Recently, I received a question from one of my students regarding what’s the right colour of the Milky Way.
I think it is a good question. It also triggered me to share the answer with you all, and how to get the right colour of the Milky Way.
We have seen countless photos of the Milky Way in different colour variation, orange, magenta, blue and even white, but which one is correct?
From Astronomy perspective, the colour of the Milky Way should be yellow and orange. Like the below photo.
However, it is okay to tweak the colour based on your own artistic taste, to create a beautiful photo with a unique look, and better colour tone. I always believe photography is more than just capturing photos; it is about creating artwork.
To adjust the colour of the Milky Way, usually, I would start with setting the colour right first and then make a little bit adjustment to add in more magenta or blue.
I use Adobe Lightroom to make the colour adjustment. You can do the same using Adobe Camera Raw on Photoshop, or any other software like Luminar.
I’m going to use this RAW photo to show you how I find the right adjustment for the colour of the Milky Way.
P.s. for the purpose of this demonstration, I have adjusted the Color temperature. 😛
Before I make any adjustment to Color Temperature and Tint sliders, I’m going to push both the Vibrance and Saturation sliders all the way to the max first.
Here’s how the photo looked like with both Vibrance and Saturation at the max value.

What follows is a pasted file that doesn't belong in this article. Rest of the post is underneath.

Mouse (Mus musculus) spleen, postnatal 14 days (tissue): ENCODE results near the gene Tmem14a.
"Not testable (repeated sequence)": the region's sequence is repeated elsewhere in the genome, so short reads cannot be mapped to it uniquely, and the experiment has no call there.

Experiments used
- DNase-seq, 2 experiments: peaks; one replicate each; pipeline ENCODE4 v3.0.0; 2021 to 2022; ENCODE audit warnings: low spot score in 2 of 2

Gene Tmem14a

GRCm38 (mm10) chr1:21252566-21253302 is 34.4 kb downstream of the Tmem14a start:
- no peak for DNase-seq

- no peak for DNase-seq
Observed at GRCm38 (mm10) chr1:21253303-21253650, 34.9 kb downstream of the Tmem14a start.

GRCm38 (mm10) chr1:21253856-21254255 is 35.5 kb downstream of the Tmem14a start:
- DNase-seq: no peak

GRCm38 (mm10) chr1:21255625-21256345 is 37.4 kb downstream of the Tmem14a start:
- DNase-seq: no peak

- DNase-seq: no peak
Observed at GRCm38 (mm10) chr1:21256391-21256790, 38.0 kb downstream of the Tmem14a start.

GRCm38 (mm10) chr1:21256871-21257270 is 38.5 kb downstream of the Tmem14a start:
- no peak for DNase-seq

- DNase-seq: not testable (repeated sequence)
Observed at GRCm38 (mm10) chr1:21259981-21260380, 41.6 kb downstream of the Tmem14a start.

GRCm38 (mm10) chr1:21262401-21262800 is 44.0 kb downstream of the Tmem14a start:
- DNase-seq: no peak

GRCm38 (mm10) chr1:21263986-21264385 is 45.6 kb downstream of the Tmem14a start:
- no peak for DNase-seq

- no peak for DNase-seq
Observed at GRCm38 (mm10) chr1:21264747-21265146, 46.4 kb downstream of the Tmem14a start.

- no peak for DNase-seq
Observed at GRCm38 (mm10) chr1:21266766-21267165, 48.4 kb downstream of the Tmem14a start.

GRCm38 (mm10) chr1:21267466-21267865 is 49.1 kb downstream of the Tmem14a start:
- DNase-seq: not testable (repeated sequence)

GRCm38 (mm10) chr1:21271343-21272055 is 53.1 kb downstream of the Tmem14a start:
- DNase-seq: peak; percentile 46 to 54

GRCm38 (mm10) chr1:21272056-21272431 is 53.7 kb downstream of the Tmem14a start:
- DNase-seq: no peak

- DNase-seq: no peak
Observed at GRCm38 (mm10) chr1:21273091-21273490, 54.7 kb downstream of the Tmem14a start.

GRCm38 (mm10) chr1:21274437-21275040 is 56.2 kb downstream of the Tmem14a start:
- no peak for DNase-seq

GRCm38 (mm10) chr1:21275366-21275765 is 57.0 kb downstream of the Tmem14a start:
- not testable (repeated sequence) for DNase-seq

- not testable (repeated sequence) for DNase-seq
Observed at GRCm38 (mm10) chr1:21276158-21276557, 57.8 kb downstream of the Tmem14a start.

Obviously, the colour looked awkward, but no worry, we are going to revert the adjustments after this.
That the photo has a massive blue colour cast, let’s try to warm up the photo by adding a bit more yellow. Just drag the Temperature slider toward the right.
Observing the change of the colour when moving the slider, when the slider reached a certain point, you should be able to see the colour of the Milky Way started to separate from the sky.
I think the photo is a bit too greenish. Let’s try to reduce some green by adjusting the Tint slider. This also helps to further separate the Milky Way from the sky.
Here’s how the photo looked like after the adjustment.
Once we have a good separation between the Milky Way and the sky, it is time to reset both the Vibrance and Saturation sliders.
Now you have set the colour of the Milky Way right. You may feel that the photo looked plain, this is because your eyes already got used to the heavily saturated colour.
From here, you can apply any necessary adjustments and noise reduction to the photo. You can also add back a little bit Vibrance and Saturation to give a little boost to the colour.
Here’s the edited version of the photo, which I have performed the Noise Reduction, Color and Tonal Adjustments. Also, cropping. 🙂
That’s all for this blog post. See you next time! 😀